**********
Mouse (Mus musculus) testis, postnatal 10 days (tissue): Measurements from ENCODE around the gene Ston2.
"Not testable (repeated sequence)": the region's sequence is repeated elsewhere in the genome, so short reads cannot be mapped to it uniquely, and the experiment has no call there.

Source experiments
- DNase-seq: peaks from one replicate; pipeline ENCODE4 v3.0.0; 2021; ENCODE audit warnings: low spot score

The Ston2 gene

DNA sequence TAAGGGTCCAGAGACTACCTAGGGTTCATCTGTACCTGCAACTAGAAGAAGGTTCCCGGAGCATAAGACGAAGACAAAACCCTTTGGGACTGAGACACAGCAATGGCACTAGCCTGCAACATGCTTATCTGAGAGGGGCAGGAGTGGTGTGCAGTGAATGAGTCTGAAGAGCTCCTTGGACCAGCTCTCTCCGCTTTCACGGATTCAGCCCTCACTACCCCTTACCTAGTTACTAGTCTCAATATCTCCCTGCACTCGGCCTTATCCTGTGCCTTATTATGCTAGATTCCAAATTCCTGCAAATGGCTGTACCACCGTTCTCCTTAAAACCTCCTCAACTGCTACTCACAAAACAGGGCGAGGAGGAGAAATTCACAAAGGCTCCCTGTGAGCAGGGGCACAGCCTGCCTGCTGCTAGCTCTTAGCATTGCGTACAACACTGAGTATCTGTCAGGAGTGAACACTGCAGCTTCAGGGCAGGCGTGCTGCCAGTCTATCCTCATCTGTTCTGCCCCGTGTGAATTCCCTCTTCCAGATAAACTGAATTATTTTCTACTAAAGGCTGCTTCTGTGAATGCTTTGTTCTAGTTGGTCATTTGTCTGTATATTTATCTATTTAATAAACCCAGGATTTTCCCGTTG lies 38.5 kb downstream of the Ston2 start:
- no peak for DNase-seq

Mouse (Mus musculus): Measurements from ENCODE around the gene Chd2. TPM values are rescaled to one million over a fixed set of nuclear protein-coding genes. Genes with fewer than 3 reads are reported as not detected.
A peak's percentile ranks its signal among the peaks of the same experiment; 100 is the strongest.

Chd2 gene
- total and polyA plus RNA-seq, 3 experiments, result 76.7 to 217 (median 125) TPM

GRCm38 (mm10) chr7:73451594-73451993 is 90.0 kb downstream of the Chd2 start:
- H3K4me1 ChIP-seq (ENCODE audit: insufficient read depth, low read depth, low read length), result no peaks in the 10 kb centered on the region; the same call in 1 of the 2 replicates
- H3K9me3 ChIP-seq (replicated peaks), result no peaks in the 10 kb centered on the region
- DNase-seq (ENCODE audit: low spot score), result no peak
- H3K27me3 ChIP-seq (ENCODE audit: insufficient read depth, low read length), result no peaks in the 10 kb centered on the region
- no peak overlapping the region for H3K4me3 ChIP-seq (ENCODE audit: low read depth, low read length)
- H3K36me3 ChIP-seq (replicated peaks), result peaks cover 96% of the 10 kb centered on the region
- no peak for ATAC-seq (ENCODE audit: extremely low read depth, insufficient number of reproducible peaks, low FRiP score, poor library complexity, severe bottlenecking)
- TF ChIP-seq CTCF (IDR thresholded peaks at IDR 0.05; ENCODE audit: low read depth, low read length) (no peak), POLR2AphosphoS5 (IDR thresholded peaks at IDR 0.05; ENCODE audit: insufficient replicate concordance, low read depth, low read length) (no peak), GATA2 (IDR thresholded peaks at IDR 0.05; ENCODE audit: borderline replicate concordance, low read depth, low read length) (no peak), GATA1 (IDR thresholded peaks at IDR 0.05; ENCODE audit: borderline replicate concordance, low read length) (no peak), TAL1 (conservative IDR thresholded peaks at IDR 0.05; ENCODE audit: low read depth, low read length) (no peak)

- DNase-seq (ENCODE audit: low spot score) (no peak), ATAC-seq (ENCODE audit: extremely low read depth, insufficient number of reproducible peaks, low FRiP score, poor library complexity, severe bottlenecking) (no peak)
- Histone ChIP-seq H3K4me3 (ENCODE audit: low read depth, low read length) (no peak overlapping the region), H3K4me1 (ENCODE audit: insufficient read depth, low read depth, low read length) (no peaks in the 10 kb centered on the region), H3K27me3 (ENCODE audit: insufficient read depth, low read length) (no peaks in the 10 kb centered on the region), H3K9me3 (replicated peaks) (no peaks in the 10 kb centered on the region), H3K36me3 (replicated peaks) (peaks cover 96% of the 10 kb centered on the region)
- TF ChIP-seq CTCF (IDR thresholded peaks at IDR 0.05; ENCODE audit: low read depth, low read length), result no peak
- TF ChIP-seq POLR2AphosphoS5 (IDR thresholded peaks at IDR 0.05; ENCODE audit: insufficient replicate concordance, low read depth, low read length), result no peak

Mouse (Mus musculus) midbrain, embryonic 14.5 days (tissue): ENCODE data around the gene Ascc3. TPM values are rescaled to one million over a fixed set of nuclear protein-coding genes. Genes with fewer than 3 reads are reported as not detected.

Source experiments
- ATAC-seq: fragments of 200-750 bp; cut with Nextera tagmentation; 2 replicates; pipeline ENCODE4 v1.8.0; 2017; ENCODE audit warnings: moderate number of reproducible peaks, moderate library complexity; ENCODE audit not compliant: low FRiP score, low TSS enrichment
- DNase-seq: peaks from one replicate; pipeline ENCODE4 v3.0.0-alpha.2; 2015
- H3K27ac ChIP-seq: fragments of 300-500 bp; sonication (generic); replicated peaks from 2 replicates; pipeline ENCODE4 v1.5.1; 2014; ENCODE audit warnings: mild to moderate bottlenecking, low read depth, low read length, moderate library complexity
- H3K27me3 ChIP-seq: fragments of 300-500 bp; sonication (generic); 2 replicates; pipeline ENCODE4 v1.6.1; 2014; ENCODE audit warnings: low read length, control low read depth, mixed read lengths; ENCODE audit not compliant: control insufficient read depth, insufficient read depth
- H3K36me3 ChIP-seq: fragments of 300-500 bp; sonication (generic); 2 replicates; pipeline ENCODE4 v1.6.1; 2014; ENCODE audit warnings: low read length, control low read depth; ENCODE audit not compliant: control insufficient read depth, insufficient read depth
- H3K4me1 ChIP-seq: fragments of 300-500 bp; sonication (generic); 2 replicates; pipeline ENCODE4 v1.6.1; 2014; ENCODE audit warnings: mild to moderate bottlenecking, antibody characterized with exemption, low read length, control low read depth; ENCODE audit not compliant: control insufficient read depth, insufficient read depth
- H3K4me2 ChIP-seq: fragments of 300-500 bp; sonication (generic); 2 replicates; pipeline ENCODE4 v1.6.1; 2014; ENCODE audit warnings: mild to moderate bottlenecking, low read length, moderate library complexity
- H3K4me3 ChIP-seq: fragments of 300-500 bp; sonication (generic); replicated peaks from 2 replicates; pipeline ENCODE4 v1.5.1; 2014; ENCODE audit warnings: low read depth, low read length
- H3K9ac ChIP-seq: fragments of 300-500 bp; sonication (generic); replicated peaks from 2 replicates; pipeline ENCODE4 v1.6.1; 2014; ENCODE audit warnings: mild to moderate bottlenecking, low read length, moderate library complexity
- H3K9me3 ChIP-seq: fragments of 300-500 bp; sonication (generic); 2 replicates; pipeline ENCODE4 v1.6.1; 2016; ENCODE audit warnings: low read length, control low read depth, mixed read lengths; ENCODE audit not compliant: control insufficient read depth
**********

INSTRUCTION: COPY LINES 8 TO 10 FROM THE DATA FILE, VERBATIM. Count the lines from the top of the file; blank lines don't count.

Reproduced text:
Mouse (Mus musculus): Measurements from ENCODE around the gene Chd2. TPM values are rescaled to one million over a fixed set of nuclear protein-coding genes. Genes with fewer than 3 reads are reported as not detected.
A peak's percentile ranks its signal among the peaks of the same experiment; 100 is the strongest.

Chd2 gene